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There was a time not long ago when the title of this post would invoke in most Americans the assumption of a work of fiction, perhaps a novel by Tom Clancy.

Today, of course, it invokes current events, and looking at that title, one might assume this to be a reference to some current Washington Post story. Indeed, if you came across this post because it was tweeted or facebooked, that is almost certainly what you think we are talking about here.

But no. Continue reading The plot to overthrow the US Government and install a fascist dictator


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ALERT!! cPanel is ruining the Internet!

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cPanel is a widely used front end used on servers for people to operate things like their blog, email system, other web related functions, etc. It is a way to avoid using the command line. So, for instance, you might buy into a hosing package, and that may allow you to set up a WordPress site. Your host give you the info to log into your own cPanel. There, you press the “one click install” button and whoosh, you have a web site.

cPanel is great because it does things that are critically important in a way that most users can mange.

cPanel sucks because it does that job, sure, but in a way that ends up confusing most users. In other words, the only way to use cPanel unless you already know what you are doing is if you have careful step by step instructions for using cPanel. So, it is only slightly better than the command line.

And now, cPanel has decided to dramatically raise its cost to the extent that most hosts that use cPanel now will have to jettison it or charge more.

I’m letting you know so you can be mad at cPanel. Also, if you know of any OpenSource or reasonably priced alternatives, let’s hear about it.

My personal favorite for alternative: SSH and cli. But I think more is needed.

That is all.


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Muslim Advocates Demands Removal of Anti-Muslim Gun Shop Billboard Threatening AOC, Omar, Pressley & Tlaib

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A press release:

WASHINGTON, DC — The following is a statement issued today from Muslim Advocates Public Advocacy Director Scott Simpson calling on Cherokee Guns in Murphy, North Carolina and Allison Outdoor Advertising to take down a billboard that invites gun violence against Reps. Alexandria Ocasio-Cortez, Ilhan Omar, Ayanna Pressley and Rashida Tlaib – most of whom have received credible assassination threats. Muslim Advocates is encouraging supporters to send emails to Allison Outdoor Advertising and Cherokee Guns asking them to take the billboard down immediately:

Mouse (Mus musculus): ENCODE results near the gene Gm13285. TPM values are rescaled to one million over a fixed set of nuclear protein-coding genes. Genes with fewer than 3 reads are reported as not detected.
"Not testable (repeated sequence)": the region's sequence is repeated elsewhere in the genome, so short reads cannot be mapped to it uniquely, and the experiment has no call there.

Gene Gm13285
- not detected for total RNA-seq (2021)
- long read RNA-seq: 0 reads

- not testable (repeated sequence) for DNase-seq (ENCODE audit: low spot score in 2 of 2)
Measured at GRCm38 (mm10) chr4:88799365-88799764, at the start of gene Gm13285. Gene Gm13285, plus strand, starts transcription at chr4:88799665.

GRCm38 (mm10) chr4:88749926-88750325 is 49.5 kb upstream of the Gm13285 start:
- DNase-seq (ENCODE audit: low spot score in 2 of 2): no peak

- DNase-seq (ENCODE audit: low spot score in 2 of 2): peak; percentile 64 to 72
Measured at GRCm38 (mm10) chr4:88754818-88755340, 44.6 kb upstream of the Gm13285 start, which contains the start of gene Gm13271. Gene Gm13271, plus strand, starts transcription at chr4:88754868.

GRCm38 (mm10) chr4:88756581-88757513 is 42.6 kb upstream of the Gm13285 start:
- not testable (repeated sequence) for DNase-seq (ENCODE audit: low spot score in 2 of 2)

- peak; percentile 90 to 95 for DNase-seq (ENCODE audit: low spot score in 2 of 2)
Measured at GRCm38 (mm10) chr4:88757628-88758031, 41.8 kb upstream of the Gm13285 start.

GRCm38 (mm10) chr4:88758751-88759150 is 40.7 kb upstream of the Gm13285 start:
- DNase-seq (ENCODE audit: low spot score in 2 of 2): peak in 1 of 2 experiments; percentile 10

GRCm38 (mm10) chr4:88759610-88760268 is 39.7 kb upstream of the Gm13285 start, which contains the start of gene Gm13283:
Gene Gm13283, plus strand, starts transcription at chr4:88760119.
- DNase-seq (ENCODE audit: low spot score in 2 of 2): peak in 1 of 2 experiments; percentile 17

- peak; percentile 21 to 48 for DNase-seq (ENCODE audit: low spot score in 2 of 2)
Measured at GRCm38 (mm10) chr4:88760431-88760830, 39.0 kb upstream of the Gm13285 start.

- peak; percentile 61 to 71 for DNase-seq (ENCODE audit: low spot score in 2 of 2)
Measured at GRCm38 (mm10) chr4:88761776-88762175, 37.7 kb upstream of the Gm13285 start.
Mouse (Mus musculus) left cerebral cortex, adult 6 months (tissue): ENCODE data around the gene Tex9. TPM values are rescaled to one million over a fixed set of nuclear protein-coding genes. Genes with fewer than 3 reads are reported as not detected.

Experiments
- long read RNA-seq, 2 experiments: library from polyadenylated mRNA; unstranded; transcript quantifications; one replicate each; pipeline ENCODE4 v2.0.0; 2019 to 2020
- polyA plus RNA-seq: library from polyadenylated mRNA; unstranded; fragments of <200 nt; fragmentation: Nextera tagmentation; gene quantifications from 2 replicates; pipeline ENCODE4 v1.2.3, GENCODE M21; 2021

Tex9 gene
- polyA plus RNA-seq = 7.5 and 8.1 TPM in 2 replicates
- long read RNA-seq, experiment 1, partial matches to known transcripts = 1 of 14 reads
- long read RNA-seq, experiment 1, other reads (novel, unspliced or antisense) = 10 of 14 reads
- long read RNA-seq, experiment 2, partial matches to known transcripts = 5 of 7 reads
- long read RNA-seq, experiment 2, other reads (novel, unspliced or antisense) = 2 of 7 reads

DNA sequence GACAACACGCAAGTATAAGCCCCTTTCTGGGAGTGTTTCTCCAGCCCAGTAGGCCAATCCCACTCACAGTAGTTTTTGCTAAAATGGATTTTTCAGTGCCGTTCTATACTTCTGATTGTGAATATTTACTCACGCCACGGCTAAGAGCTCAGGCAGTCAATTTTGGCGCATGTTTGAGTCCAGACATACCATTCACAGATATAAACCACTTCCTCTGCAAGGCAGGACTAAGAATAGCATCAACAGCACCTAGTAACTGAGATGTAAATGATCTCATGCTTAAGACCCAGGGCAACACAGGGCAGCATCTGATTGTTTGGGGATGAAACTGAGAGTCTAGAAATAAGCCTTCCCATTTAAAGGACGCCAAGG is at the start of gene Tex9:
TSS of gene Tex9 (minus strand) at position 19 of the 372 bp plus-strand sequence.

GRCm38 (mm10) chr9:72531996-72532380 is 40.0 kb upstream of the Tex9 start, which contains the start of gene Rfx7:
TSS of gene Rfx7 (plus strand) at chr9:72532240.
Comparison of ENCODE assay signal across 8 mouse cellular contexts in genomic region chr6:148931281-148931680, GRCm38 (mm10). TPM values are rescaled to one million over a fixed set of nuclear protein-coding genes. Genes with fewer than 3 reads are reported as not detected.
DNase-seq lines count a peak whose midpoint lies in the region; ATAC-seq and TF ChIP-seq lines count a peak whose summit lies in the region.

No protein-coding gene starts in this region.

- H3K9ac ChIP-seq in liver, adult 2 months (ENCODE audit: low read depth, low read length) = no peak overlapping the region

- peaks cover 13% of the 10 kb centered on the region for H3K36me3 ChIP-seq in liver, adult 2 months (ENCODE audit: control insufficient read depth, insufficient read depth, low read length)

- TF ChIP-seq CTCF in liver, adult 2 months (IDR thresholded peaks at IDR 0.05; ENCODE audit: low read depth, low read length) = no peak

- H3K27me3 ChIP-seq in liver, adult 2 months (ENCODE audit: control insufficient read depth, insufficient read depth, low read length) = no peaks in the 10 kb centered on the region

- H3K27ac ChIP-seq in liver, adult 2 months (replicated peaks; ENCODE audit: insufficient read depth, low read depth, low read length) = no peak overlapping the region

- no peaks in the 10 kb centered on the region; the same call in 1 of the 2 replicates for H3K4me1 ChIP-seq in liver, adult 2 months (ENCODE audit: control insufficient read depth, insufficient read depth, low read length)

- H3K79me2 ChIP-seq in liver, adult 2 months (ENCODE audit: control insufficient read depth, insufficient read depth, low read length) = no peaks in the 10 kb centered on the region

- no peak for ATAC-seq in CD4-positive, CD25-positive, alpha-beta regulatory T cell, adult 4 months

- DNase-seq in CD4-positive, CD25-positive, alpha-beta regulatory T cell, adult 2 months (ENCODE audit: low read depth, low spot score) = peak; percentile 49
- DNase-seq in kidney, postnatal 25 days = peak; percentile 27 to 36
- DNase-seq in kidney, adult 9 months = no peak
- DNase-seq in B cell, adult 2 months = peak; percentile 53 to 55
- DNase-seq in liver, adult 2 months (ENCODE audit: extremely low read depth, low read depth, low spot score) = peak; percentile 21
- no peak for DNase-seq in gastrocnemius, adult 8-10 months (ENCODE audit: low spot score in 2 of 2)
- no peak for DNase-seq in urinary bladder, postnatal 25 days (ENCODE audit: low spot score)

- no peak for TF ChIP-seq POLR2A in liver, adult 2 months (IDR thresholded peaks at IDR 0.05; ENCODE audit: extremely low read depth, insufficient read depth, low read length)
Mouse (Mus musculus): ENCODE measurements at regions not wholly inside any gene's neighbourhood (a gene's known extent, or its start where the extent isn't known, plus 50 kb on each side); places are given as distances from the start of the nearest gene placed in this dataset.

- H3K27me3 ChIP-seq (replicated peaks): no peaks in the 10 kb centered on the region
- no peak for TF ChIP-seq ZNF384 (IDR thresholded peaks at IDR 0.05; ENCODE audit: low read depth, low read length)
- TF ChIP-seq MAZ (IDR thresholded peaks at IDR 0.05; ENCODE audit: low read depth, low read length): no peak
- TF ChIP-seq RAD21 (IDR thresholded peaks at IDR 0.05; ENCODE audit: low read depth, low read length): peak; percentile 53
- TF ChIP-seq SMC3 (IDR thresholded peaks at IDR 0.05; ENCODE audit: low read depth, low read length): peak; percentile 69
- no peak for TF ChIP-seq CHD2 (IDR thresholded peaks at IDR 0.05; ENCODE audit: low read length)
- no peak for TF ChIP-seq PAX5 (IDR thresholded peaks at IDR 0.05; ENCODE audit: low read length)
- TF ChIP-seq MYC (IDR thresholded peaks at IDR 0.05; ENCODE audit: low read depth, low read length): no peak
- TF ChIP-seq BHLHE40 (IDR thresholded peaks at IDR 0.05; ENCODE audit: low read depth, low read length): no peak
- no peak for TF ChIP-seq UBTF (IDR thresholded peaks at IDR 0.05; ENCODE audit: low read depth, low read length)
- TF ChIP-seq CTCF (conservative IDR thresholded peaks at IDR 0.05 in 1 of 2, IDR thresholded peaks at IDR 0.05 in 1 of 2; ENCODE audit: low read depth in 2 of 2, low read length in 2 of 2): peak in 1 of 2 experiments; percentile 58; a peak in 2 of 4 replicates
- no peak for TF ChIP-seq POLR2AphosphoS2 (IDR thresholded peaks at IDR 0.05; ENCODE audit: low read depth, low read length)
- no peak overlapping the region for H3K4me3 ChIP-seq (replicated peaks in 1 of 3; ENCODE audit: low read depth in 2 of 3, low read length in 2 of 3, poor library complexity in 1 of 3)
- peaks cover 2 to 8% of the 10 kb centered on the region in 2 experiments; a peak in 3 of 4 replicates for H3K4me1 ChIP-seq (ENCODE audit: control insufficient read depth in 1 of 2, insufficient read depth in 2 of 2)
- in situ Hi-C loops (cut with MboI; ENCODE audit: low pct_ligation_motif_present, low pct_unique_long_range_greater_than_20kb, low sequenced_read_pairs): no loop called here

“This billboard puts the lives of these congresswomen in immediate danger and needs to be taken down right away. It labels the four women as harbingers of the apocalypse and then invites people to purchase guns ‘1 mile [ahead] on right.’

These women have already received multiple, credible death threats inspired by similar rhetoric and attacks. Someone has already been charged for an assassination threat against Congresswoman Omar where the suspect said ‘I’ll put a bullet in her fucking skull’ and the assassination attempt that wounded Congresswoman Gabby Giffords was only a few years ago.

Much of the media is irresponsibly downplaying this deeply concerning billboard as ‘mocking.’ This is not a joke and it’s not an insult. This is encouraging gun violence against elected officials.

This is also an anti-Muslim attack. The owners of Cherokee Guns have a Facebook post advertising a similar bumper sticker that is rife with disgusting anti-Muslim slurs including a reference to ‘Infidels for Trump’ and an invitation for patrons to ‘eat a piece of bacon’ to receive the sticker.

Food festivals and houses of worship are being shot up by white nationalists and this billboard invites more violence. Allison Outdoor Advertising must take the billboard down and Cherokee Guns must stop its dangerous, anti-Muslim attacks before the worst happens.”

Muslim Advocates is a national civil rights organization working in the courts, in the halls of power and in communities to halt bigotry in its tracks. We ensure that American Muslims have a seat at the table with expert representation so that all Americans may live free from hate and discrimination.


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Dem Debate IIa: Progressive Movement Moves Ahead

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It is too early to declare a victory for the Progressive movement in the Democratic Party (obviously) but last night’s debate was a strong sign that there is a strong progressive movement, it is coherent and powerful, and it is winning.